Lots of financial advisers think they have a marketing plan for their business. Occasionally when we look at these plans, some of them are coherent. Others, however, are not.
It’s easy to think you are writing a solid marketing plan when actually you are producing a “shopping list”. You can write out a set “things you would like to do” with your marketing, but they need to be clearly prioritised, focused on a clear objective and arranged so that they compliment each other.
Example “Financial Marketing Shopping List”
Here is an example of a common enquiry which we get through our website:
“Dear sir/madam, we are a financial planning business based in [X location]. We would like to talk to you about starting a client newsletter, social media, Google Ads and content creation. Please, can you let us know whether you can assist?”
It is a pleasure to receive these enquiries and certainly, we are able to help. Did you notice, however, that the writer listed a set of marketing activities they wanted – almost off-hand?
Quite often financial advisers write lists like these because they are not really doing any active marketing, and they feel that they should be doing something – ANYTHING. Other times, IFAs see their competitor running a Facebook Ads campaign and therefore feel that they should be doing the same.
These are not bad reasons to think about your financial marketing, but you certainly need a much clearer picture in your head than this when thinking about what you want to achieve.
Shopping List vs. A Plan
Let’s take the idea of a “shopping list” a bit further in order to see how this differs from a plan.
Have you ever been in a situation where your partner or spouse sends you out on a shopping mission? Perhaps your home is hosting a big family lunch on Sunday, and your partner/spouse has spent the past month planning out how the day will go, what the purpose of it is for and what the meal will be.
They might have thought about people’s dietary requirements when deciding on the food and drink, as well as the spirit of the occasion (e.g. Christmas!). They will have thought about the progression of the day and what people might want at various points. For instance, in the late morning, people might want coffee whilst in the mid-afternoon, they might want some port.
Your partner/spouse, in other words, is thinking about the whole experience and how everything links together. You, on the other hand, have not been involved with this at all. You simply know that the occasion will be happening on Sunday, that your partner can be counted on to think about everything, and that on Saturday morning you have been asked to get a bunch of stuff you are told is needed!
A lot of financial advisers find themselves in the latter position when it comes to their marketing. They know that a plan is needed, but perhaps do not have the time, energy, capacity or skill-set to get beyond “buying what’s on the shopping list”.
They heard that SEO and Google Ads work and that other IFAs are using it. Apparently, it works, so we’d better put that on the list!
Email marketing? I heard that’s good. Let’s make sure we include that too.
And on it goes. There’s nothing wrong with SEO, Google Ads or email marketing. In fact, when used correctly within an appropriate marketing strategy, they can be very powerful marketing channels for financial advisers.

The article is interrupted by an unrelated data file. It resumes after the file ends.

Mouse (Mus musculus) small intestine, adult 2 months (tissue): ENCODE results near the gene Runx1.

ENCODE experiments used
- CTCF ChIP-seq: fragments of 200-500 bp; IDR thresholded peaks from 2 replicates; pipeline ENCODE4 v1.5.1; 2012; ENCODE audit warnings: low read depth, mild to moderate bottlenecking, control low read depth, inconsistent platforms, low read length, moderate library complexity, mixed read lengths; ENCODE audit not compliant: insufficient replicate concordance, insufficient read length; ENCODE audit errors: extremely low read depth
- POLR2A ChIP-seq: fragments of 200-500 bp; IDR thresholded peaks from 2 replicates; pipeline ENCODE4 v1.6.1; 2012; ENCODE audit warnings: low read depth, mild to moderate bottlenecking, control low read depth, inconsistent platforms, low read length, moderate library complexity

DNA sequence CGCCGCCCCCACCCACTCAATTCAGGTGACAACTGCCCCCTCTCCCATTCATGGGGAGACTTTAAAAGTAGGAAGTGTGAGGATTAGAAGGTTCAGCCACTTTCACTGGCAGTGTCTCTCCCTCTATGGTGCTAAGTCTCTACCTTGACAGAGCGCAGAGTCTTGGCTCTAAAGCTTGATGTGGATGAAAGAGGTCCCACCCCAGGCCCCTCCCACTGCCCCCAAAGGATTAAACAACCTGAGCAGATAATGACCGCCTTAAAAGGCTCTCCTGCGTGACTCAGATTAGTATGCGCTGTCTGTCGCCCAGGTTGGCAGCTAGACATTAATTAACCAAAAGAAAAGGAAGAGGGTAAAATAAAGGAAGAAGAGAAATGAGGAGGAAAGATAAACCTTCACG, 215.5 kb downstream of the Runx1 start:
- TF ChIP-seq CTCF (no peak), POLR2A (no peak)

It’s when the strategy is missing that performance suffers, results are not forthcoming, expectations are skewed and marketing investment is lost.
How to Create a Marketing Plan
Of course, in one big sense financial advisers with a “shopping list” of marketing activities can hardly be blamed for this. They need help coming up with a plan – that’s why so many come and talk to us!
With that said, it helps your financial marketing agency immensely if you have the beginnings of a coherent marketing plan in place before you talk to them.
Simply having a wish list with no clear set of goals will limit your progress at the beginning. Financial advisers know this in their own industry. You get off to the best possible start in financial planning when your client has a good idea what their goals are, from the very beginning. Trying to help a client figure that out is sometimes necessary, but you can only take them so far.
Fortunately, putting a marketing plan together does not need to be all that difficult. Think about the scenario above once more. Yes, there was a shopping list in that story. But really, the whole scenario had an end goal: A fantastic day of food, fun and fellowship with the family.
What is the end goal of your financial marketing? Are you a startup IFA looking to get ten new clients on board before the end of the year? Or, are you a more established financial planner with a strong existing client base, but want to increase their loyalty, longevity and referrals?
Once you have your goal think about your means. How much time, money and resource can you reasonably put towards achieving this goal? That’s your marketing budget.
From there, what kind of overall plan do you think will get you there? Are you going to take a high-volume, scatter-gun approach in order to get more leads in – perhaps by buying lots of email lists off the shelf and bombarding them with offers? Or, will you take a smaller-scale, more targeted and “inbound” marketing approach – attracting people to your brand who are already interested in what you have to say, and nurturing them towards a profitable relationship?
From there, you can start to think about your financial marketing “shopping list” – the distinct set of activities, tools and channels which might get your plan off the ground towards your goal.
If you are interested in developing your marketing plan with us, then please get in touch to arrange a free, no-commitment marketing consultation with a member of our team.